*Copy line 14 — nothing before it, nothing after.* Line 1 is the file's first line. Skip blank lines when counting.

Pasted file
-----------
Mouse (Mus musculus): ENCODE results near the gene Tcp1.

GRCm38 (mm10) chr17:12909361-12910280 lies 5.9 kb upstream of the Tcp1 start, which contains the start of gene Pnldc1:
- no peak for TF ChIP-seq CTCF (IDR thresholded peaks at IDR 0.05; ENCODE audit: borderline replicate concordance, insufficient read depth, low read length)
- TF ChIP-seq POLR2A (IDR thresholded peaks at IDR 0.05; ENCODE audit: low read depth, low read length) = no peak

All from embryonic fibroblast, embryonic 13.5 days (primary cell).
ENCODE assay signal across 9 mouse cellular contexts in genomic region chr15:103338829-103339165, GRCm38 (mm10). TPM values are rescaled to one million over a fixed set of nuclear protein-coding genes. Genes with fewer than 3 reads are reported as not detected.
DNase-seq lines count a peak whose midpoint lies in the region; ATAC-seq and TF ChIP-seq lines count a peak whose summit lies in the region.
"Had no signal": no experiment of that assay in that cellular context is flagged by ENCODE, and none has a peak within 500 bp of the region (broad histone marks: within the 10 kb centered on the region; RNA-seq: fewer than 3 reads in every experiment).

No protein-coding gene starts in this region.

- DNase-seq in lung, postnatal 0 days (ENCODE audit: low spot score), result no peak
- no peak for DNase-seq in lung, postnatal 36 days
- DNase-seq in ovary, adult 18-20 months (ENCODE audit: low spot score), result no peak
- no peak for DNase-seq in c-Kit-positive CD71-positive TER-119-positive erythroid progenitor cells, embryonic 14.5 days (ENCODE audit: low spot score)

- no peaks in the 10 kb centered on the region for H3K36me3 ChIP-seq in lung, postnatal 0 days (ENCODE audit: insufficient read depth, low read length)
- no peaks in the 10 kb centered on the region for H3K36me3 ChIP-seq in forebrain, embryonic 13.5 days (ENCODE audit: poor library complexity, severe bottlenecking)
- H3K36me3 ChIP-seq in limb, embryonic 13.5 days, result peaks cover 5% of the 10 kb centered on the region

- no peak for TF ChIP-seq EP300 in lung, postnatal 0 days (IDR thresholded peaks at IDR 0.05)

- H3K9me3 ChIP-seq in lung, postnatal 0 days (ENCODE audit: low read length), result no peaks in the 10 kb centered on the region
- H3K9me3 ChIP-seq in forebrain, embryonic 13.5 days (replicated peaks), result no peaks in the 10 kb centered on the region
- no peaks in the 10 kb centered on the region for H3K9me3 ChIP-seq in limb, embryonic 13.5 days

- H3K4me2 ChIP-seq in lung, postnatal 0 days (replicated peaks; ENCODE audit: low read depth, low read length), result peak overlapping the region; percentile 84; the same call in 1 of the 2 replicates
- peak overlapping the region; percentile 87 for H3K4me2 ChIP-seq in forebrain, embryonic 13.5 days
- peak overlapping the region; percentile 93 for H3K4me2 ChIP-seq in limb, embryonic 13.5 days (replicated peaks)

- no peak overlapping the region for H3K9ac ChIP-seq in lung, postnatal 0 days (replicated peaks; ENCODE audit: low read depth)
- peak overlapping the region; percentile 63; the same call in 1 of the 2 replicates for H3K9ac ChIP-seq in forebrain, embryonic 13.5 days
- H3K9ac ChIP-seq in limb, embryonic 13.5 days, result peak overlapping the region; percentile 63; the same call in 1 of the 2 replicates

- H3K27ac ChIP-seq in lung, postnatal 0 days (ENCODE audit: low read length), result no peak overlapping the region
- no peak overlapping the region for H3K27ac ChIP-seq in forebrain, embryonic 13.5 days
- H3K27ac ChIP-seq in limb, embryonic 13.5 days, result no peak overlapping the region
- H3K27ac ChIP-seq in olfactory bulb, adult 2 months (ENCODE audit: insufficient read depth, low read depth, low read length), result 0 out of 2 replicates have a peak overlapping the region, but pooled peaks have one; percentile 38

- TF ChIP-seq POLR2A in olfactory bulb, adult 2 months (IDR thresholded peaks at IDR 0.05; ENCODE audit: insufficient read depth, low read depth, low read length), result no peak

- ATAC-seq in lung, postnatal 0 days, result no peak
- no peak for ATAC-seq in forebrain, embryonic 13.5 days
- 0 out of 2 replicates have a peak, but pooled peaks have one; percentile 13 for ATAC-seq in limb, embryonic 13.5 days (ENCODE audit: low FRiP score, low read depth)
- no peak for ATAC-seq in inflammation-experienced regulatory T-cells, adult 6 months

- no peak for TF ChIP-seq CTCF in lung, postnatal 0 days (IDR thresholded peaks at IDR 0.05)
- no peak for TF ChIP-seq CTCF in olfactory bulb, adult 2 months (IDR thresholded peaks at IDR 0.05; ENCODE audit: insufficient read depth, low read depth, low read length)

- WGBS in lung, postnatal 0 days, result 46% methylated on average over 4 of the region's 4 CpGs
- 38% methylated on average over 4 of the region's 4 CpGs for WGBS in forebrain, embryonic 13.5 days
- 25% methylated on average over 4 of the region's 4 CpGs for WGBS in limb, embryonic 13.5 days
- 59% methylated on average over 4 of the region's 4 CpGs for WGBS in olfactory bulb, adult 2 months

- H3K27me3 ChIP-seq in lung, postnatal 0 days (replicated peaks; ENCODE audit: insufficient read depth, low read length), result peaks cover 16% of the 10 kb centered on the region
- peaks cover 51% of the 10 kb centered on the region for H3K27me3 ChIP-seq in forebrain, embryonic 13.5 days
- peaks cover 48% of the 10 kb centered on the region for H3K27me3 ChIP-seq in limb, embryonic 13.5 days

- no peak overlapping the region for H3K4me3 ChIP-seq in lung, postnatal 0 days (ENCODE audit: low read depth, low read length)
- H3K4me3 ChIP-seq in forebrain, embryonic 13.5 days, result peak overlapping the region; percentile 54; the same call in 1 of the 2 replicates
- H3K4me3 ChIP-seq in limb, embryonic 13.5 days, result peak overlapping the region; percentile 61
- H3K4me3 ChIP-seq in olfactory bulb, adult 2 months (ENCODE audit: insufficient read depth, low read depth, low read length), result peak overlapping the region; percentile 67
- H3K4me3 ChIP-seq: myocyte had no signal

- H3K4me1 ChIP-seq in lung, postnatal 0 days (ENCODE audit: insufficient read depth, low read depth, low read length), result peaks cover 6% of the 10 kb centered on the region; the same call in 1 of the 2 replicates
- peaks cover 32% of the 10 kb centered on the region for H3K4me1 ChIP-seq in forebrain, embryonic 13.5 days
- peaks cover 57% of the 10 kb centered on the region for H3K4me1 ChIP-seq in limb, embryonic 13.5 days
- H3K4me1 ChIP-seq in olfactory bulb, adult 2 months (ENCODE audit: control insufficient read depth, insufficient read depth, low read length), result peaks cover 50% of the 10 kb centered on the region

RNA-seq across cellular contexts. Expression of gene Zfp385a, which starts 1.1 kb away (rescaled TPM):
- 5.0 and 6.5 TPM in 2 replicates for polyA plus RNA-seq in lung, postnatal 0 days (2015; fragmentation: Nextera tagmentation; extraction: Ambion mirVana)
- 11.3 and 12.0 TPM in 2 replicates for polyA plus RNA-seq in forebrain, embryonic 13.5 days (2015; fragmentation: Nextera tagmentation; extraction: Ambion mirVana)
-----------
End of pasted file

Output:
- no peaks in the 10 kb centered on the region for H3K36me3 ChIP-seq in lung, postnatal 0 days (ENCODE audit: insufficient read depth, low read length)